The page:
For decades, fans of the “Ol’ Rugged Cross” have questioned motives of megachurches. For years, these edifices of ecumenicism have becoming more like big business every day… and now there’s proof.

Meet Thomas Harrison, a former pastor from Tulsa, Okla. and a – wait for it – “professional mystery worshipper.”

Read the story and pick up your teeth for Pete’s sake. Yes, “mystery worshippers” as in folk PAID by marketing firms to visit the “competition” and discover how to retool the Sunday experience and package it better. Or how to expose the pastor down the block for what kind of a warehouse he is running.

So, in jaunts Harrison, acting the stereotypical “first-time visitor” – wide-eyed, grimacing, carefully inspecting each ministry, mentally checking how many folk did, or did NOT, greet him and of course, scurrying to an off-beat seat in the back where he can simply congregate and not participate.

His critiques can be bruising, pastors say. “Thomas hits you with the faded stripes in the parking lot,” says Stan Toler, pastor of Trinity Church of the Nazarene in Oklahoma City, who hires a secret shopper every quarter. “If you’ve got cobwebs, if you’ve got ceiling panels that leak, he’s going to find it.”

Hi ho, Jehovah?!

Hi ho, Jehovah?!

Good! Because as much as we just want to go about church as usual, saints don’t go for that any more. As much as the Bible is age-less, the churches that house them are most certainly not! Look at the latest malls, movie theatres and restaurants. Why do they attract folk – they are NEW… or at least have a slick remodeling package.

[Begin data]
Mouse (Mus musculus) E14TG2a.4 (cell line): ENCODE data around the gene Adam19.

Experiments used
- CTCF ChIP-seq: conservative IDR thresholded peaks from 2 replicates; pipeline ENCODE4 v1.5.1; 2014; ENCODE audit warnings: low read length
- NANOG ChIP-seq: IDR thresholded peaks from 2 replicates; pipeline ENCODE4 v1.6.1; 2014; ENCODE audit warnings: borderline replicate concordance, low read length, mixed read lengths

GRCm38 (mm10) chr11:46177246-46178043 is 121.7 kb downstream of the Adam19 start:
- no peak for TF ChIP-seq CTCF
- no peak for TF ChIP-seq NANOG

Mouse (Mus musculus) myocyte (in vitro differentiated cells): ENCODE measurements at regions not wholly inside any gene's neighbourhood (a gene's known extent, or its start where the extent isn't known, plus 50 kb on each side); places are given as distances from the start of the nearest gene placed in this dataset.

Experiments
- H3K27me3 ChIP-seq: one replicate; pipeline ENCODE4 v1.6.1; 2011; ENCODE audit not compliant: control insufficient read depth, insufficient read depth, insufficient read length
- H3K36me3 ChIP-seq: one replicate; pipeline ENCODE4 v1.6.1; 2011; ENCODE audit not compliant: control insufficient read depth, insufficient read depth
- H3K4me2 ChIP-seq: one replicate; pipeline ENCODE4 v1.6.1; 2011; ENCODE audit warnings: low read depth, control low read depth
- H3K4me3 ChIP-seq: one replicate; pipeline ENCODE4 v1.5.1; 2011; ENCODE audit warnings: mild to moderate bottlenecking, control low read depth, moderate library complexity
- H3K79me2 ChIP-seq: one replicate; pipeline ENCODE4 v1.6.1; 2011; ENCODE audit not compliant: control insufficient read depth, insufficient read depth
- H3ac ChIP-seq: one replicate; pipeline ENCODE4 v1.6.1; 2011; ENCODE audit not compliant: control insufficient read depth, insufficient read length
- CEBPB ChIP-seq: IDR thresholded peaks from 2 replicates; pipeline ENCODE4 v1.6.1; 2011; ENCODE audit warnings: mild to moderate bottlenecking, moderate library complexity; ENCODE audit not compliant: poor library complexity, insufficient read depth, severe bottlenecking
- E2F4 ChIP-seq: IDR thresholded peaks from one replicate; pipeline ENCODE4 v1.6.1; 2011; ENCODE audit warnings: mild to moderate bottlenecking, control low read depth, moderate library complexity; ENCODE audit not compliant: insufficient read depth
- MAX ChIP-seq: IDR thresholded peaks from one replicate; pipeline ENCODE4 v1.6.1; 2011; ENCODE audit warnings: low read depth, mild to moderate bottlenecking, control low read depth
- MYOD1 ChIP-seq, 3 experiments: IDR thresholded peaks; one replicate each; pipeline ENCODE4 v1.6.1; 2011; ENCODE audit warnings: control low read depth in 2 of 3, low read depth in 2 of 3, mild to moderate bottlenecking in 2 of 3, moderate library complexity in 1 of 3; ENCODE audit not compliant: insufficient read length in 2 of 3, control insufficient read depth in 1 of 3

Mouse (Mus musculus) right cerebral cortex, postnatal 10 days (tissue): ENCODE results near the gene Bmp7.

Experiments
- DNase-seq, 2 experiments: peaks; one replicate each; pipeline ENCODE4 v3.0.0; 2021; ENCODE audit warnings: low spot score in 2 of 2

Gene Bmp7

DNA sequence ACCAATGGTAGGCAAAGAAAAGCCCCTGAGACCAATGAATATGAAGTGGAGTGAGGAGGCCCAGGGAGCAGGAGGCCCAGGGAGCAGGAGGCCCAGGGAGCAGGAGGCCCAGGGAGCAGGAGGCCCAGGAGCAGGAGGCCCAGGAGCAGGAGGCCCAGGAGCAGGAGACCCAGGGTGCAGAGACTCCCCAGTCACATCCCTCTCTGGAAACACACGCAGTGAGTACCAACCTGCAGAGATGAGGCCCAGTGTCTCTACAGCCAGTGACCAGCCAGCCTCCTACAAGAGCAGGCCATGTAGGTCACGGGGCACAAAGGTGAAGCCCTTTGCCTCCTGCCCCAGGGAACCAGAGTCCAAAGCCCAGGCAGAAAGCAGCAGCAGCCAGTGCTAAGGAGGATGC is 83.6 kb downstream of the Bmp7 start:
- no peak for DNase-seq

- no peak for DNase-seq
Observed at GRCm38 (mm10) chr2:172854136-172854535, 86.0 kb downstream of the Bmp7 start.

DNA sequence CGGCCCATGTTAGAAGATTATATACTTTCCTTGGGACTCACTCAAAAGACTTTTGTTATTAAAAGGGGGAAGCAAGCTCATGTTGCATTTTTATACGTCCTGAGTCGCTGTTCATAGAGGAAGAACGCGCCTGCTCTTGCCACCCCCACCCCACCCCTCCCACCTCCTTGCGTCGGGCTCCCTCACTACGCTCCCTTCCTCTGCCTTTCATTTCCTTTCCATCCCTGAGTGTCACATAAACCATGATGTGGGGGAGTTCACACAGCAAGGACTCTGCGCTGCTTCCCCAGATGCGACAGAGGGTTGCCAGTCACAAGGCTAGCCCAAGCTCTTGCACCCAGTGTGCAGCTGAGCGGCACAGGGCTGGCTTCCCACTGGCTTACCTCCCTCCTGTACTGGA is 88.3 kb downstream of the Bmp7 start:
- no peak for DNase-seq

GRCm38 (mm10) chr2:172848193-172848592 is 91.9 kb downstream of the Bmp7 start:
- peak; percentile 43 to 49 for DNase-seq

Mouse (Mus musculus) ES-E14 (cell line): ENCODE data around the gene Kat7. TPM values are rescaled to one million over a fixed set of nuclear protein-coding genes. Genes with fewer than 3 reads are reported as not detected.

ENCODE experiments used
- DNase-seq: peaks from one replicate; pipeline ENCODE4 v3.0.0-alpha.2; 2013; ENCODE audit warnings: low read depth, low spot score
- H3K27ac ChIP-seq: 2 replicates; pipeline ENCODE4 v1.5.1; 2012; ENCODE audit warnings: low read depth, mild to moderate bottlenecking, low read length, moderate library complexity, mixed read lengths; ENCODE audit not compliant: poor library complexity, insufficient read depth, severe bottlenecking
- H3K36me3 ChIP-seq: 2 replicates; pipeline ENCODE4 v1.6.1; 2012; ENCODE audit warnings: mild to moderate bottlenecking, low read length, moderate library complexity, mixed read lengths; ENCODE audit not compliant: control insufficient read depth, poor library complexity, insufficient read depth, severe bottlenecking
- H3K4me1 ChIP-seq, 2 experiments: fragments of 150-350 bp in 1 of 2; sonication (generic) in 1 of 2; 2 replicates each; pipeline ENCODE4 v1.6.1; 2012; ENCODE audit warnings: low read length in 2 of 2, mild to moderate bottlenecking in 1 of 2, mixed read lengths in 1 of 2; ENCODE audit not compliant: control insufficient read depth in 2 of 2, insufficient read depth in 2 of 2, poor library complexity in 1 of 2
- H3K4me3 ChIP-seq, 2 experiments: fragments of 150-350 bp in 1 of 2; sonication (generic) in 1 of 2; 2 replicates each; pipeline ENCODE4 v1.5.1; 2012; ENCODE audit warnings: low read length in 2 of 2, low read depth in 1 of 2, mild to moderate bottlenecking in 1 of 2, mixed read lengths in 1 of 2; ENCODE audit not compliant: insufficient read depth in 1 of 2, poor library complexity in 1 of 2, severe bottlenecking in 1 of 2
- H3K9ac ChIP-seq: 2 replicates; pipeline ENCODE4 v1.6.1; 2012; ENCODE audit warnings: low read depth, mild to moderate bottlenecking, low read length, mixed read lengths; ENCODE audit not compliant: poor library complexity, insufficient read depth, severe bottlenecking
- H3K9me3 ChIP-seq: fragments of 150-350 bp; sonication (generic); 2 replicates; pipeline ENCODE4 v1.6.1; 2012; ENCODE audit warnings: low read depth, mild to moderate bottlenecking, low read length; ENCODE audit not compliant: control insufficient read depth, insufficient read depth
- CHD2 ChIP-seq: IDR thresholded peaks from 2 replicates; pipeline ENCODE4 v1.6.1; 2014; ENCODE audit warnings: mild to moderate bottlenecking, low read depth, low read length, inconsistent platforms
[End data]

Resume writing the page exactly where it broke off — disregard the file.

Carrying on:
And so, there’s the rub.

Churches must approach the “Sunday experience” as a matter of business indeed. You know, clean up once in a while, look for new methods to attract new people, make an investment in technology and possibly use some of that fancy-shmancy feng shui stuff. These days, you are no longer judged by the marquee, but rather by the aesthetics. If it looks good, they MUST have a great children’s ministry. If it has a big stage and some big screens, the music MUST rock.

Now, I know, stupid logic… but that’s how they think. And at least that gets them in the door.

What’chu got? A fancy bulletin you printed off Word and some sweet Old English to polish up those wooden pews?! Don’t get me wrong, I love that stuff. But you are thinking and acting like your church is looking, your weekly attendance will resemble somewhere in-between how your couch looks when you aren’t home and the grandstands at a synchronizing swimming match. And the feeling is catchy. Listen to a progressive pastor and all-around smart guy, Pete Wilson, pastor of CrossPoint Church in Nashville, Tenn.

Others say that church shopping has become necessary for churches seeking to compete in an increasingly mobile and consumer-oriented society. “My competition is Cracker Barrel restaurant down the street,” says Pete Wilson, pastor of CrossPoint Church in Nashville, Tenn., who regularly enlists a secret shopper to evaluate his 2,000-person congregation. “If they go in there and are treated more like family than when they come to CrossPoint Church, then it’s lights out for me.”

By jove. I think he’s – and apparent many more like him – got it!

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Comments
  1. hiscrivener says:

    Too bad you don’t have a transcript, pastor. I could use that for several bricks on this wall about the business of having church.

    Nicely done, brother.

    Peace,
    HiScrivener

    P.S. Care to swap links?

  2. Pete Wilson says:

    First time on your blog. Enjoyed browsing around. I wish you could have heard the entire interview and not just the one sentence snippet. Oh well, I guess that’s the way it goes.

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